Peter Changing Nature of Community.mp3


Interview with Peter and Anne Daunton, St Anne's, March 19, 2014

Peter "the Fishman" Daunton (born 1947) served fresh fish to the people of Greenbank for his whole working life. Although he never lived in Greenbank, he knows the neighbourhood and the local residents inside out. Together with his wife Anne, he reminisces in this sequence about how the locals used to congregate in the streets and the local shops. This leads on to a much broader reflection on the changes of the local community in the second half of the twentieth century.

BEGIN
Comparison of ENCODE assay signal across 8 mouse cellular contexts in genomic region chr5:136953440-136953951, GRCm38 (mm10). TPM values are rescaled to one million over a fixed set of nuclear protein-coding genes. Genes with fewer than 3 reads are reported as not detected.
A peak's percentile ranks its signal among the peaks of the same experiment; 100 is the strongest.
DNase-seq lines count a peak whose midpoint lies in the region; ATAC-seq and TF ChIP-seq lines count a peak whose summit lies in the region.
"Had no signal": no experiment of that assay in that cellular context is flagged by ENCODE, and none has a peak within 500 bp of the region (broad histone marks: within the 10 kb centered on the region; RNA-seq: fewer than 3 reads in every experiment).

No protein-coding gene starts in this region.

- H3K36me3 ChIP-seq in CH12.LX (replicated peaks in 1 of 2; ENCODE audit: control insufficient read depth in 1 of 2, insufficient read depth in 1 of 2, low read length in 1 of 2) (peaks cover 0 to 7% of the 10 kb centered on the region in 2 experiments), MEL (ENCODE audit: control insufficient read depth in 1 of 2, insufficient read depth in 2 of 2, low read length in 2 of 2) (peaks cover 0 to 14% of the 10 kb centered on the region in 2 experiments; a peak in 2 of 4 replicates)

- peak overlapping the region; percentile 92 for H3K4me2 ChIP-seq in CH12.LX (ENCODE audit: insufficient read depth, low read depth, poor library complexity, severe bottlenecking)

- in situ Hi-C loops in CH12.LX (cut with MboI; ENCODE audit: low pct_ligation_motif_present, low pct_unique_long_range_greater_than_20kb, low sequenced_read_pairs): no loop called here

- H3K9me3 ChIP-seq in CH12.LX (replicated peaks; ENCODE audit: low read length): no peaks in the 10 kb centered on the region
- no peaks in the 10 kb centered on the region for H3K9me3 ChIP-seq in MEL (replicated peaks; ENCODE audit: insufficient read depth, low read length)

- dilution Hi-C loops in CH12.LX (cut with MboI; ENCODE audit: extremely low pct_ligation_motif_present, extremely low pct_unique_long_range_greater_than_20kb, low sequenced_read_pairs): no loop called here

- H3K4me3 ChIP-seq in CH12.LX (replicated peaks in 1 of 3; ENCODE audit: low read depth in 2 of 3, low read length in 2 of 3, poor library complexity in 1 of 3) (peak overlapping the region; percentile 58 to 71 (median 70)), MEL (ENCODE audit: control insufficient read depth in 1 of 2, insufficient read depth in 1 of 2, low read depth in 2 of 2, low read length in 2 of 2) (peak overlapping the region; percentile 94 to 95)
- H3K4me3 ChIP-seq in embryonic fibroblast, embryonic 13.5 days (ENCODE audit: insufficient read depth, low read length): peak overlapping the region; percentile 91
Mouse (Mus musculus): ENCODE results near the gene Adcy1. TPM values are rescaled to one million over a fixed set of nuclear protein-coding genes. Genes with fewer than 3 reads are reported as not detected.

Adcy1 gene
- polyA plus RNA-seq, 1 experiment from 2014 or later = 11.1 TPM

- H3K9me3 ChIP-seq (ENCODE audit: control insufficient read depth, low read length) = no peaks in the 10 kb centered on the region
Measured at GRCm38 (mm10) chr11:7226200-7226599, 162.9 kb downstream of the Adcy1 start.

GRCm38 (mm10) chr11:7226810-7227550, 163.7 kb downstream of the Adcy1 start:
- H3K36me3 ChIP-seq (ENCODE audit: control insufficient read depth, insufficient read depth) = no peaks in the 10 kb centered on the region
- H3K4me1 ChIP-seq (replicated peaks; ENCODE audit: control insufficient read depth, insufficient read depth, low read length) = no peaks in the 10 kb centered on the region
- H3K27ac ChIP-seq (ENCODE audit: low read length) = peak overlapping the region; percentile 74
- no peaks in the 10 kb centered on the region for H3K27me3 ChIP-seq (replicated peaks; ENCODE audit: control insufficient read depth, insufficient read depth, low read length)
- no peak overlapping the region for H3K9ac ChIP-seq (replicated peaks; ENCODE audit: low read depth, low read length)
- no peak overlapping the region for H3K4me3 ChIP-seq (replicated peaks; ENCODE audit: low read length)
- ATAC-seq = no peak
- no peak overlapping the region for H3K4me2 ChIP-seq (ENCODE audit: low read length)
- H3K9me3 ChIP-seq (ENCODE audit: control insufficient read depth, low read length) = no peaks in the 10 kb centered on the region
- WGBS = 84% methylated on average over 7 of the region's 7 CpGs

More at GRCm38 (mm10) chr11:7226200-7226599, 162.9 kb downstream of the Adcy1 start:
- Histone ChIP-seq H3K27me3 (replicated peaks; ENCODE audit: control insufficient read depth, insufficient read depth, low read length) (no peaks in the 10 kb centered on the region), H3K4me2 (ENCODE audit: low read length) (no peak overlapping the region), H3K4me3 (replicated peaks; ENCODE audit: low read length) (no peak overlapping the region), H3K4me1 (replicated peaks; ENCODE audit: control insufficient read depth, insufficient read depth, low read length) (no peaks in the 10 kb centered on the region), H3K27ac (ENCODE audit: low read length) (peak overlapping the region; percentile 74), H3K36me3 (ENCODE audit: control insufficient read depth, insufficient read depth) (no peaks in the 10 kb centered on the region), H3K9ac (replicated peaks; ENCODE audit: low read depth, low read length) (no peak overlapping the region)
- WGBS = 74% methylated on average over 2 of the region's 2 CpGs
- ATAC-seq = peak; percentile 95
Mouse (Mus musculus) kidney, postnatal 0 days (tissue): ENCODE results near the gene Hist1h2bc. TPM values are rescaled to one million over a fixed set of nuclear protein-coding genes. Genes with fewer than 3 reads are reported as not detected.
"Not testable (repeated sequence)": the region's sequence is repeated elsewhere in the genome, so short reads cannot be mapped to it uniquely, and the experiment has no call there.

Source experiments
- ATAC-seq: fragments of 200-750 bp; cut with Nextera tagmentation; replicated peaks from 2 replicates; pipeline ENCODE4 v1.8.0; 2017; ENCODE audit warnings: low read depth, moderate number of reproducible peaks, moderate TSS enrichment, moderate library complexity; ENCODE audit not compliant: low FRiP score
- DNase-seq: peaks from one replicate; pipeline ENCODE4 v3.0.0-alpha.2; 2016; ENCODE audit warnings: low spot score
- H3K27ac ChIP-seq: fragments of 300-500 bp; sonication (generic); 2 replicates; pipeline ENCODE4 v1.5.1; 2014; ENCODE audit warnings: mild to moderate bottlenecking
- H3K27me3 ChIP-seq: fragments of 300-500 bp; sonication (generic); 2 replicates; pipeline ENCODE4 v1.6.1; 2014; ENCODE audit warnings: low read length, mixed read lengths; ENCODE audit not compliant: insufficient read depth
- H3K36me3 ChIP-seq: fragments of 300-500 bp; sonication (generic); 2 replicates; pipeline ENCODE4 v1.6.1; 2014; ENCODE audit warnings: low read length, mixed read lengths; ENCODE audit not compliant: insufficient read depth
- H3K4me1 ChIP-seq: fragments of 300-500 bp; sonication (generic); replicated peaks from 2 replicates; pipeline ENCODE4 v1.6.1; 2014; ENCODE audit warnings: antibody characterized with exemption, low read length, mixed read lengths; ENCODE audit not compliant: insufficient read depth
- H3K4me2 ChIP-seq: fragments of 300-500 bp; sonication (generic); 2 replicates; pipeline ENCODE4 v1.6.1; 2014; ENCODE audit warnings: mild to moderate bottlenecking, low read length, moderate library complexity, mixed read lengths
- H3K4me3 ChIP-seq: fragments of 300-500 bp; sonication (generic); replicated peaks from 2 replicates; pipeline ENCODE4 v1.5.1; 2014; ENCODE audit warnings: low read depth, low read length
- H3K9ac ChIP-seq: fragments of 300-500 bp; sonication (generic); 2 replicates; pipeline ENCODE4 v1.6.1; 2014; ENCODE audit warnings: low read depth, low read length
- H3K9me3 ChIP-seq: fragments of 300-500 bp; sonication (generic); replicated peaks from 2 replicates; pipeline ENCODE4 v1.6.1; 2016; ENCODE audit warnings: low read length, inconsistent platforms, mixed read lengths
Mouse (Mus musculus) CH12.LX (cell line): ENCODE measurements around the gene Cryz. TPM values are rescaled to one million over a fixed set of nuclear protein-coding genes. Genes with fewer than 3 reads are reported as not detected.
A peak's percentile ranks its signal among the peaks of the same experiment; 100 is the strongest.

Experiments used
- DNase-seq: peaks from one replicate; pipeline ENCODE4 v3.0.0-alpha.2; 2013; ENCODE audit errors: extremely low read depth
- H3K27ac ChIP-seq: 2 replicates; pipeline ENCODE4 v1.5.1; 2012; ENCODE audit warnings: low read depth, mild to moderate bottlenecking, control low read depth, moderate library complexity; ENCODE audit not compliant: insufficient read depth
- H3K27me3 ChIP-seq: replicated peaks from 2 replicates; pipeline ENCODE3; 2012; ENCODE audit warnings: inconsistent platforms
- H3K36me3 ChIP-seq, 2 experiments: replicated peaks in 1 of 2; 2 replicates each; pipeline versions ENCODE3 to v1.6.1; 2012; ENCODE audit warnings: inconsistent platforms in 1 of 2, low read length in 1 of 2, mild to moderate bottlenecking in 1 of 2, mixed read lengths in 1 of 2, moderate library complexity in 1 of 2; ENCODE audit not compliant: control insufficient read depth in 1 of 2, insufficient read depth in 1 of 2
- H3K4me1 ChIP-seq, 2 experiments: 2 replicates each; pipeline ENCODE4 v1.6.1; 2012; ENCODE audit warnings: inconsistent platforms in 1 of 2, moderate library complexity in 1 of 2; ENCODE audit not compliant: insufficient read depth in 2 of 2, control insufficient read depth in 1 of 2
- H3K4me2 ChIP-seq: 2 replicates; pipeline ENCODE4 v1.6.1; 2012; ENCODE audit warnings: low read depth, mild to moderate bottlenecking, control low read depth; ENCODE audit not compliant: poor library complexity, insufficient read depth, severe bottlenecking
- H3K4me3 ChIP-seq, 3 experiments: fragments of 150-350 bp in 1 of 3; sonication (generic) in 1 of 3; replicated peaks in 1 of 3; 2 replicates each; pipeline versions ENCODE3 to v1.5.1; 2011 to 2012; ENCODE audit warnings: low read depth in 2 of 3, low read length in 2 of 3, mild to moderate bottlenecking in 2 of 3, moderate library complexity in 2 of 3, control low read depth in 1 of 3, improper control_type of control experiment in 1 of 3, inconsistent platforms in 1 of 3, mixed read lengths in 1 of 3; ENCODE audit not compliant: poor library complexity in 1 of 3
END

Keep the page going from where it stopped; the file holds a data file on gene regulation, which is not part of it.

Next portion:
-Peter: You used to get to know all the people. Cutherfords was another man who had his business there. He was a milkman and his son also took up a business, I think that was in Camerford Road, that was a post office. So that was another meeting place, which is just off of Greenbank Road. I think it was Camerford Road, or Camerton. Always, you know, very busy shops there. -Anne: People used to go to the shops and they used to congregate in the shops years ago. That was the sort of main thing, was it? Because they used to go shopping every day. -Peter: Yeah, they’d shop every day. -Marcel Thomas: It sounds like there used to be a bit more of a close-knit, much more personal, intimate community? -Peter: Yeah, people were more friendly then. Of course, years ago people would be outside sweeping the front and washing the front down, that was done regularly, polishing the brass outside on the step as you went into the house. And all the women would be doing it, so they’d be chatting outside about I suppose about their kids, their mother, father. So it was always perhaps two or three women out talking, next-door neighbours. Always, but not now. -Marcel: I think it is probably... I mean, it seems like a lot of people... People used to stay in this area, people used to live there, work there, shop there, and now it seems that over the years this has kind of expanded. -Peter: People spread out, yeah. Because people, years ago, when they got married, they wouldn’t go to the district, they would be local. Perhaps a couple of streets round, or perhaps down towards Stapleton Road, but not miles and miles away. All within perhaps walking distance. -Anne: But it all has to do with motor vehicles, isn’t it?, and transport. Whereas years ago there wasn’t the motor vehicle, you couldn’t... you either had to walk or have a bike to go to work. Whereas now you got the motor cars, so you can go further afield to work. But there was always factories or businesses in the district where you could get jobs, whereas people go out of the district now to find jobs. -Peter: The Co-op had quite a big place down there. Mivart Street, which is just off Greenbank Road, all types in... I think it was a laundry down there. But it was dotted about with lots of small industries. And people, as I say, they worked in there. The chocolate factory took a lot of people to work there. And when you think of this, I do think that... you lived a couple of streets away, you get up in the morning, you walk to work, you walk back home, go home at dinner time. -Anne: It was almost like little villages in towns, isn’t it? -Peter: Whereas now... -Anne: The district, that’s the only way you can describe it.